Chiara Eisner, SCIENTIFIC AMERICAN
Ever since a father and son managed to draw four whiskey barrels of oil from a hand-dug hole near California’s Kern River 121 years ago, productive oil and gas wells have multiplied like mushrooms across the area. Though such wells are expected to emit minimal amounts of greenhouse gases during the oil-extraction process, scientists from a space-related research group were shocked by the size of the methane plumes they detected when they flew an infrared sensor over Kern County in 2015. Repeating the flights three more times in the next three years confirmed the initial reading: some wells were releasing at least six times more of the potent greenhouse gas into the atmosphere in one day than the Environmental Protection Agency had estimated they should emit in a year.
Karen Jones is one of the scientists at the Aerospace Corporation, the California-based nonprofit organization that conducted the aerial survey. She says she felt mystified by what she calls a lack of action among the oil fields’ operators and regulators as she watched the methane—the second-highest contributor to human-caused warming after carbon dioxide—continuously spew over the years. “The gas coming out of Kern County isn’t supposed to be there,” she says.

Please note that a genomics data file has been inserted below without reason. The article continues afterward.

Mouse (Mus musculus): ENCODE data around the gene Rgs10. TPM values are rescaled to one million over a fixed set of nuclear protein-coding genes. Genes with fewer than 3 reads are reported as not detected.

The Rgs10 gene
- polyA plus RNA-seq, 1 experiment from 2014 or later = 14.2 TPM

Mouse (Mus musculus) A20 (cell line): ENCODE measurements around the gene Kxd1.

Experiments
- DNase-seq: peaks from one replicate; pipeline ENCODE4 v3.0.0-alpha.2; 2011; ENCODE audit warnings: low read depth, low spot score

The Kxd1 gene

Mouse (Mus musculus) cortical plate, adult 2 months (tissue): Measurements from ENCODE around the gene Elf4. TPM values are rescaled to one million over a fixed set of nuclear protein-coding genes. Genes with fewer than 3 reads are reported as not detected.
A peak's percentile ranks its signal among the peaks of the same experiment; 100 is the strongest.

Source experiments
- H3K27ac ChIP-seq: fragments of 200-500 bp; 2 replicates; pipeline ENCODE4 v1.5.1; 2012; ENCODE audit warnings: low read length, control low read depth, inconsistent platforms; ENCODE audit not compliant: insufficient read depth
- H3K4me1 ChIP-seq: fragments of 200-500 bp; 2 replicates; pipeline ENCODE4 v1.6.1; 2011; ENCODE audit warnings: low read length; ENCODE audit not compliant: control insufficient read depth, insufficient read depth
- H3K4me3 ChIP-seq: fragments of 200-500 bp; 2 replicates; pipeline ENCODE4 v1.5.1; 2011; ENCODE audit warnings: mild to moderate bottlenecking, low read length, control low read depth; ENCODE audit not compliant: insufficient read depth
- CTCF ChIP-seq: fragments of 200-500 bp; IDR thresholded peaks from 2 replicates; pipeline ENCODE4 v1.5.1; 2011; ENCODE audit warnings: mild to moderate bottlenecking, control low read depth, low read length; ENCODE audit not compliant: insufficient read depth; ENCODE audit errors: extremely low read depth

Revelations like Aerospace’s, which the nonprofit published in a report this past summer, are becoming more common. For years, oil and gas companies have been required to detect and repair methane leaks in their equipment. But scientists have produced dozens of studies over the past decade that suggest the current methods and technology used by industry to detect leaks—and by regulators to estimate how much methane is emitted—are inadequate to catch the actual scale of the problem.
Nonprofit groups and private satellite companies may soon make high-quality data about methane publicly available and ubiquitous, potentially creating more pressure to address the situation. Action to plug leaks and prevent further air pollution may be stymied in the meantime, though: the Trump administration took numerous steps that could weaken environmental protections, including rules outlining how companies monitor for and locate natural gas leaks in their equipment (methane is the main component of natural gas). Whether those rules will be reversed when the Biden administration enters the White House, and how long that process will take if it happens, remains to be seen.